Keira Knightley raises her game as the ghostwriting novelist Colette

Plus: Stan & Ollie.

 

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Keira Knightley is a performer of A-for-effort, Head Girl pluck rather than depth or range. But she gets far more to do and is infinitely better at it than usual in the brisk new period piece Colette, which charts the emergence and emancipation of the Belle Époque novelist Sidonie-Gabrielle Colette. The film begins with her literal awakening – she is roused from sleep in preparation for a visit to her Burgundy home by her intended, Henry Gauthier-Villars (Dominic West), the blustery author and critic whose work, most of it produced by a team of round-the-clock ghostwriters, is published to legions of wildly appreciative fans under the name of “Willy”. Moving to Paris, Colette becomes his employee as well as his wife, milking her memories for a novel about a schoolgirl named Claudine. Henry is initially dismissive – he lambasts her work while taking a leak, peeing on her parade as it were – but a spiced-up version of the book becomes his most popular yet, and demand is high for a follow-up. When she resists, he locks her in a room with only a pen and an escritoire for company.

As Colette chafes against her husband’s control, the picture relishes the queer shape that her liberation takes: her affair with an heiress (Eleanor Tomlinson) who happens also to be sleeping with her husband, and her scandalous on-stage kiss with her new lover Missy (Denise Gough, patently auditioning for the lead in The Ellen DeGeneres Story). The film itself might have benefited from a dash of Colette’s own daring; in its cataloguing of explosive modernity (debates about the Eiffel eyesore, or early exercises in branding provided by Claudine merchandise), it seems on the verge of the sort of anachronistic mischief that Derek Jarman brought to Caravaggio or Edward II. It’s a cheeky touch, for instance, to have the characters converse in English while reading and writing in French, a comment perhaps on the way period pieces strain for sartorial or architectural authenticity while sacrificing the linguistic kind to the demands of commerce. Queerness sells; subtitles don’t.

But these hints of irreverence don’t amount to much, and the film’s pleasures are understated to the point of faintness. Maybe that’s why the viewer feels so appreciative of West as Henry, the rambunctious storm in this dainty, Sèvres porcelain teacup. Knightley raises her game in his presence, and the sparring as she shows Colette gaining in confidence gives the movie its rude blasts of energy. There’s a frisson of pleasurable irony, too, in the knowledge that this critique of the pitfalls of partnership should have among its midwives a real-life couple: Wash Westmoreland and Richard Glazter, the writer-director team who enjoyed their biggest success with Still Alice. Glazter, who co-wrote the script with Westmoreland and Rebecca Lenkiewicz, died shortly after the release of that last film but Colette can be seen as a “how not to” guide to working together, from a duo who knew how to so harmoniously.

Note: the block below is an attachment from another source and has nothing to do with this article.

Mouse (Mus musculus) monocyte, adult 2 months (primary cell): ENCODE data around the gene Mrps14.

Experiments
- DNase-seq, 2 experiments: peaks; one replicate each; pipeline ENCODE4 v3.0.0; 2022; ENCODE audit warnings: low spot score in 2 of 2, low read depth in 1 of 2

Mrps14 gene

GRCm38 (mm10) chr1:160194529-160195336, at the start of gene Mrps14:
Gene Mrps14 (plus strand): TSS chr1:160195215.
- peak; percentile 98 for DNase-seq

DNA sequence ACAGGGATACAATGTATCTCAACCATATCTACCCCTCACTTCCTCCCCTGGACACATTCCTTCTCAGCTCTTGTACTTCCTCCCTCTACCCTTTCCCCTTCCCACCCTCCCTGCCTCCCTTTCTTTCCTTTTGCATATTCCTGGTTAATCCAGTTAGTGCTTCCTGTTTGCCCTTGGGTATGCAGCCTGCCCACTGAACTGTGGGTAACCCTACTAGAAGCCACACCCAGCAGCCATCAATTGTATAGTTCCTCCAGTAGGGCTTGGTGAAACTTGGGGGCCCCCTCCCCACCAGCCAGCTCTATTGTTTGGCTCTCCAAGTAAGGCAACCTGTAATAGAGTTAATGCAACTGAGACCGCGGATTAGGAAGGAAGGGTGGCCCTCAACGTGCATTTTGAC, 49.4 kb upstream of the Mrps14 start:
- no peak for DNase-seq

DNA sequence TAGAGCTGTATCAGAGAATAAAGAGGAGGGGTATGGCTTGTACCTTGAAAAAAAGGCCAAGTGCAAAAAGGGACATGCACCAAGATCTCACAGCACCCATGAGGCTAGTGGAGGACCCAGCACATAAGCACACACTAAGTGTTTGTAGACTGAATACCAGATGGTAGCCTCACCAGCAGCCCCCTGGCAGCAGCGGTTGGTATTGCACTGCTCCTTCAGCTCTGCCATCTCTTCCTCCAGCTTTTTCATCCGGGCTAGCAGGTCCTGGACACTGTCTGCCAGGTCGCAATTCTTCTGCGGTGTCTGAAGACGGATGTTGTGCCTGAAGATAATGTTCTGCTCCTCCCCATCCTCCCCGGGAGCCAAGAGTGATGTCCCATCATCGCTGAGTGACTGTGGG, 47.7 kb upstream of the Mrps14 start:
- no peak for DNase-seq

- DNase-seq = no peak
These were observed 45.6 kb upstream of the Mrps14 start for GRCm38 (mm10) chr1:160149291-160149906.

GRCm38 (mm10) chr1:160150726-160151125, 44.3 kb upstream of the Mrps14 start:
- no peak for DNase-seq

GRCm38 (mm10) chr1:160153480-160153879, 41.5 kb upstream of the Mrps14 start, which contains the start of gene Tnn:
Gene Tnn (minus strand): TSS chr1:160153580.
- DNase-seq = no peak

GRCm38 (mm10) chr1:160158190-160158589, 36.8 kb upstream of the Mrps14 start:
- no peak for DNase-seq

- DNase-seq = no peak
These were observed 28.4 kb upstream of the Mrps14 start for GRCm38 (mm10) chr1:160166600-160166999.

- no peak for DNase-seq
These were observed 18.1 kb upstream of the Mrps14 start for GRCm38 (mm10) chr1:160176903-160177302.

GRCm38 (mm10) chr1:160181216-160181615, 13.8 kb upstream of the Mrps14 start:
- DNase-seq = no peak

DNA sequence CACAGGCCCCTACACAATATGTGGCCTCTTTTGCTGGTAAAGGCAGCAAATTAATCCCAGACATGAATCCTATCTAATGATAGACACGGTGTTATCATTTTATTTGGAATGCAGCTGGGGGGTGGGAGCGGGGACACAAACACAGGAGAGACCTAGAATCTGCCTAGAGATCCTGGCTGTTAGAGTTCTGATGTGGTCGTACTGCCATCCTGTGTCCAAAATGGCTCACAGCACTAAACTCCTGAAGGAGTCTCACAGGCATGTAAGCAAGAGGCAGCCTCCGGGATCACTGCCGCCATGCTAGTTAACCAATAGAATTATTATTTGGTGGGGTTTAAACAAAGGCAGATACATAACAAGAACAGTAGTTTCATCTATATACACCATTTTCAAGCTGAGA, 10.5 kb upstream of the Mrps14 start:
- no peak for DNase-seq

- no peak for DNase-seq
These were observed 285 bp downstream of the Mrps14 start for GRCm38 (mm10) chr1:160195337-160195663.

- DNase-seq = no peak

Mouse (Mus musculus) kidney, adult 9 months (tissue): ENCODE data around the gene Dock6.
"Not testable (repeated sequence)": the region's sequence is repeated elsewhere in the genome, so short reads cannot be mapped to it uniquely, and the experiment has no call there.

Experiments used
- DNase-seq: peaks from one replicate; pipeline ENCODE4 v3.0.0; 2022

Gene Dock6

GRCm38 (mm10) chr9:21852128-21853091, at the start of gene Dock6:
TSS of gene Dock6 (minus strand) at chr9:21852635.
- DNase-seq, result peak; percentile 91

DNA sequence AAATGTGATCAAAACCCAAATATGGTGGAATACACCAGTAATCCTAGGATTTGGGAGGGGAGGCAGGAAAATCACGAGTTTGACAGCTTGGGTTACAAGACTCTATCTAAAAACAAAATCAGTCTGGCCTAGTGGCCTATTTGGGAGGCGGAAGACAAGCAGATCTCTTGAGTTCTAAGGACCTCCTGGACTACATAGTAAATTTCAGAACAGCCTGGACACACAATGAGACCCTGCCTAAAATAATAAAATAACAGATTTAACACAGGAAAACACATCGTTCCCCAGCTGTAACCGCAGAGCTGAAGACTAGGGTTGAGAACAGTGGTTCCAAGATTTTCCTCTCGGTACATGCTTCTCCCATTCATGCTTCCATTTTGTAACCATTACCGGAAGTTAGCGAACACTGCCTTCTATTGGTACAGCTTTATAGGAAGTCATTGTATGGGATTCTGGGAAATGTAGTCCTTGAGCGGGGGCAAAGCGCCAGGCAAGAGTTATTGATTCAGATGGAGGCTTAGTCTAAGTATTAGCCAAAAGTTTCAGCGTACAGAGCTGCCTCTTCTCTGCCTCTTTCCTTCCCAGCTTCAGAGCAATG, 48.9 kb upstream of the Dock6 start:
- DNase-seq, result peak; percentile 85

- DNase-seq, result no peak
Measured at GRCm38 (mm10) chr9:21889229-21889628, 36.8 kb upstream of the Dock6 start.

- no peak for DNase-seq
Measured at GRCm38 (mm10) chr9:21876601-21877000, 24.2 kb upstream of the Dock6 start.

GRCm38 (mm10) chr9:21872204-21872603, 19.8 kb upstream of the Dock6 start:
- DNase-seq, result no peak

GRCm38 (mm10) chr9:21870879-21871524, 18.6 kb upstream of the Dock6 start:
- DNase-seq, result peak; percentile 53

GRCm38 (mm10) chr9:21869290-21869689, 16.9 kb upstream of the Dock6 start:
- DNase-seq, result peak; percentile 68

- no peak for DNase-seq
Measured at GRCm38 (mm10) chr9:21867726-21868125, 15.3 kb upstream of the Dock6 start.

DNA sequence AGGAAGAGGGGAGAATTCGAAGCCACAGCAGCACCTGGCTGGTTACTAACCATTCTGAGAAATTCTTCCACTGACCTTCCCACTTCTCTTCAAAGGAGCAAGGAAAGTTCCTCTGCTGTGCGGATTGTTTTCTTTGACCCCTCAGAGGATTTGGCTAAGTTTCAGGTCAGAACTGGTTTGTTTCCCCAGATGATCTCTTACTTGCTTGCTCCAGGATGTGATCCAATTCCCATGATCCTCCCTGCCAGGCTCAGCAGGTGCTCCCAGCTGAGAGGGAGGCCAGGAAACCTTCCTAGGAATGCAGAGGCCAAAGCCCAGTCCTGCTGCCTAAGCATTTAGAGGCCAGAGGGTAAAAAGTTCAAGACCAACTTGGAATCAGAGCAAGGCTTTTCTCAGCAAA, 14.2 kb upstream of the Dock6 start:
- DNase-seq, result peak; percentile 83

Partnership happens also to be the subject of Stan & Ollie, which dramatises (and embellishes freely upon) the dying days of Laurel and Hardy. It is 1953 and the double act is embarking on a poorly attended UK tour of second-rate venues. Stan (Steve Coogan) is certain the live show will convince a film producer to back the Robin Hood comedy he is writing, which should propel him and Ollie (John C Reilly) out of another nice mess – gambling debts, health issues – and back to the glory days of Way Out West.

There isn’t a surprising shot or musical cue in the whole movie, but with performances this good you’d scarcely notice. Coogan and Reilly’s physical and vocal resemblance to their subjects is stunning without being slavish or clinical, and their rendition of “The Trail of the Lonesome Pine” is a happy marriage of affection, technique and flair. Most of all, they seem awfully fond of one another. Passing a long train journey by mapping out a new routine – “Can I poke you in the eye?” asks Ollie, to which Stan replies: “You can wring my neck” – they could be any married couple still in love long after the wrinkles have turned to trenches. 

Colette (15) dir: Wash Westmoreland
Stan & Ollie (PG) dir: Jon S Baird

Ryan Gilbey is the New Statesman's film critic. He is also the author of It Don't Worry Me (Faber), about 1970s US cinema, and a study of Groundhog Day in the "Modern Classics" series (BFI Publishing). He was named reviewer of the year in the 2007 Press Gazette awards and is Film Critic in Residence at Falmouth University.

This article appears in the 11 January 2019 issue of the New Statesman, The Brexit Showdown